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Blanchard, K., & Bowles S. (1993).  Raving Fans: A Revolutionary Approach To Customer Service.
"A customer's vision has meaning only in the context of your own vision." (p. 52)
Harper, J. (2011).  A Reason (and Season) to Stop Shunning.
"One of the least discussed aspects of bullying and mobbing, and perhaps the most powerful and damaging, is the practice of shunning."
Conley, C. (2001).  The Rebel Rules: Daring to be Yourself in Business.
"Most people never make this connection [that their creative abilities are an asset]. They jump on society's bandwagon, averting the risk of repeating some painful childhood memory. They continue to fear and avoid dangers that, while once all too real, have no relevance in their lives today. Sometimes we even try to hide our youthful talents and gifts for fear they're not acceptable. The net result is a disconnected life—one that is too familiar to many of us." (p. 29)
Hammer, M., & Champy J. (1994).  Reengineering the Corporation: A Manifesto for Business Revolution.
"We found that many tasks that employees performed had nothing at all to do with meeting customer needs—that is, creating a product high in quality, supplying that product at a fair price, and providing excellent service. Many tasks were done simply to satisfy the internal demands of the company's own organization." (p. 4)
Westhues, K., & Baldwin J. A. (2006).  The remedy and prevention of mobbing in higher education : two case studies.
"Far from being a slang expression, mobbing is the scientific term Leymann drew from the ethological studies of Nobel Laureate Konrad Lorenz (1967)1, to describe fanatic ganging up of managers and/or co-workers against a targeted worker, subjection of the target to a barrage of hostile communications, humiliations, threats, and tricks, toward the end of driving the target out of his or her job." (p. 2)
Brock, F. (2004).  Retire on Less Than You Think: The New York Times Guide to Planning Your Financial Future.
"What I am opposed to is continuing to work when what you really want to do is retire or perhaps change course. This is especially true if you are burned out or in a dead-end job, as many people in their middle to late fifties find themselves." (p. 33)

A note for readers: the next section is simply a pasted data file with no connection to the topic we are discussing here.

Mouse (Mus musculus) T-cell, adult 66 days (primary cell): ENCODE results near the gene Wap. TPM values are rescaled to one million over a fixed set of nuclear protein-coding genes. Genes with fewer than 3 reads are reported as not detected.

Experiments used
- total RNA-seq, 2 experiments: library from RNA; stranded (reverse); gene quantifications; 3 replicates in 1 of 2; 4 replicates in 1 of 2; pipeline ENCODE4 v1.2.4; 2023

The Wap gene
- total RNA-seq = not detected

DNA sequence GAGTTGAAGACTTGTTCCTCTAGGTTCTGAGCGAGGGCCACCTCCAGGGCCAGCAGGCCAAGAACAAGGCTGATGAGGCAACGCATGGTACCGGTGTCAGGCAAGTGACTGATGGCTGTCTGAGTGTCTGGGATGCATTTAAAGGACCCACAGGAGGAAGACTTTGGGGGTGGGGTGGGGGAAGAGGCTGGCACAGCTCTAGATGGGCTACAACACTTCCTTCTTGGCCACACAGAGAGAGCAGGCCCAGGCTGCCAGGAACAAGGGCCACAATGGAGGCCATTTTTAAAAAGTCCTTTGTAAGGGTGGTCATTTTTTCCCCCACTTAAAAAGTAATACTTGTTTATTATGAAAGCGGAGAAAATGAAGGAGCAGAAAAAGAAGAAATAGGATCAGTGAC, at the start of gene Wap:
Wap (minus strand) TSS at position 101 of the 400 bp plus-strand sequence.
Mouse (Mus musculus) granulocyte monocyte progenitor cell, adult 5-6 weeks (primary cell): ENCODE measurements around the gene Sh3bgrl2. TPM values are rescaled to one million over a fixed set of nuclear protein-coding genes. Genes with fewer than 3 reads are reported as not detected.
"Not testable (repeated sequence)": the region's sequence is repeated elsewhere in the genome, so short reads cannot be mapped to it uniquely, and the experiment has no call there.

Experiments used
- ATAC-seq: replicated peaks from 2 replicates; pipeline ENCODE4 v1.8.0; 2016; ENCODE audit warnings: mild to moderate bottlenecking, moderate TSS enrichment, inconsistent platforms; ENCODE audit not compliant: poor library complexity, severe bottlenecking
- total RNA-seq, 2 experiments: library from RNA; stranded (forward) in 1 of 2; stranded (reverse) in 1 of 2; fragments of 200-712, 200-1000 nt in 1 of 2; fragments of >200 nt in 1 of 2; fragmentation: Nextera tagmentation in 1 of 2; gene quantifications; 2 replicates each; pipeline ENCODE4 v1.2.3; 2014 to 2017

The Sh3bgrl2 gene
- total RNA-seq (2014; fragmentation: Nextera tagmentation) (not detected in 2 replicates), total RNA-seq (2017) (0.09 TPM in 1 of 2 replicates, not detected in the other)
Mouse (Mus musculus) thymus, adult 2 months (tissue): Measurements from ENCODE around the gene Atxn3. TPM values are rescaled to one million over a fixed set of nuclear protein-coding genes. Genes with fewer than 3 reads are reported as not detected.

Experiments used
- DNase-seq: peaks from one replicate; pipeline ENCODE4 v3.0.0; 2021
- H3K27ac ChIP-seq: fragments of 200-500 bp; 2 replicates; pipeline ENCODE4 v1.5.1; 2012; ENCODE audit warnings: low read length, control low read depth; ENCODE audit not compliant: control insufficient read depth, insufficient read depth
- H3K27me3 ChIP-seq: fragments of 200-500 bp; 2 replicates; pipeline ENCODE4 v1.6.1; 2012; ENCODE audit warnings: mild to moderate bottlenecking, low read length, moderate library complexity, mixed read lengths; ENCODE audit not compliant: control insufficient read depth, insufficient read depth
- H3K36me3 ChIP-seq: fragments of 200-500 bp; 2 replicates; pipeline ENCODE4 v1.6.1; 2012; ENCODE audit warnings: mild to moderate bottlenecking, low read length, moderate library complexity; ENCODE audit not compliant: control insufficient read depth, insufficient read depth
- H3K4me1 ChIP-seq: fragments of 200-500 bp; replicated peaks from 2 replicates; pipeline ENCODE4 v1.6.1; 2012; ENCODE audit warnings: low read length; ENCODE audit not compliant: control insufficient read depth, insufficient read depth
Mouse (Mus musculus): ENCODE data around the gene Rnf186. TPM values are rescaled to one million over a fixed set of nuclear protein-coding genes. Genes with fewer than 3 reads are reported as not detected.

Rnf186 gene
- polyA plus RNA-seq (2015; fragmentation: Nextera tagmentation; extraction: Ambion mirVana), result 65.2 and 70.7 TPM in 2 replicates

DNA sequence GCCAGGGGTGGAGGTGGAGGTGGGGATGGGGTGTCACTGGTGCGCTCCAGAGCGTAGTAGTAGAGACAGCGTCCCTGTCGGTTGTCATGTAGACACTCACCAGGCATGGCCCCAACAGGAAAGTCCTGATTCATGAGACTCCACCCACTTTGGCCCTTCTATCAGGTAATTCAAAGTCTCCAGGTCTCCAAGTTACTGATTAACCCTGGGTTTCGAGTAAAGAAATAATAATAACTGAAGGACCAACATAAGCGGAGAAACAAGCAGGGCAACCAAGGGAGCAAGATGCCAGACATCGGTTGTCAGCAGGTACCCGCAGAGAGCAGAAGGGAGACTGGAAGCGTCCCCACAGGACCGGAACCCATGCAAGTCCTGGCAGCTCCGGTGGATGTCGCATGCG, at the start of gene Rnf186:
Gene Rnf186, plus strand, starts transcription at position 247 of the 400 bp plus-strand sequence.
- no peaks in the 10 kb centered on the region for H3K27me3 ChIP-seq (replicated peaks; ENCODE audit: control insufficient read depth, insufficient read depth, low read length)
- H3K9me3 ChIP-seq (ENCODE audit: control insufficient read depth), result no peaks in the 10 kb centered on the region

Pink, D. H. (2005).  Revenge of the Right Brain.
"Any job that can be reduced to a set of rules is at risk. If a $500-a-month accountant in India doesn't swipe your accounting job, TurboTax will. Now that computers can emulate left-hemisphere skills, we'll have to rely ever more on our right hemispheres."
Trompenaars, A., & Hampden-Turner C. (1998).  Riding the waves of culture : understanding cultural diversity in global business.
"In the original American concept of internal and external sources of control, the implication is that the outer-directed person is offering an excuse for failure rather than a new wisdom. In other nations it is not seen as personal weakness to acknowledge the strength of external forces or the arbitrariness of events." (p. 149)
Levy, R. M., Dorsen N., & Rubenstein L. S. (1996).  The Rights of People with Mental Disabilities: The authoritative ACLU guide to the rights of people with mental illness and mental retardation.
"A reasonable accommodation is an alteration in the work environment that will enable the employee to perform the essential functions of the job. The accommodation must be practicable and reasonable in terms of cost to the employer and ease of accomplishment; in the words of the ADA, it cannot be an 'undue hardship' to the employer. The accommodation can be physical, such as a ramp up a few steps or and amplification device on the telephone. For people with mental disabilities, the core of reasonable accommodation is an adjustment to the work environment that will enable the person to perform at a productive level. These can include such changes as:
  • Flexible scheduling
  • Reassignment to a different job
  • Changes in the physical location of work
  • Alterations in supervision
  • Unpaid leave for therapy
  • Sensitizing coworkers
There are many other kinds of accommodations that can be developed jointly by the employer and the employee and tailored to fit individual circumstances. Indeed, the ADA requires that reasonable accommodation be developed together in an 'informal, interactive process.' The employer can neither impose an accommodation ('Go to therapy or be fired') or demand that the employee devise one." (p. 159)
Cain, S. (2012).  The Rise of the New Groupthink.
"Research strongly suggests that people are more creative when they enjoy privacy and freedom from interruption."

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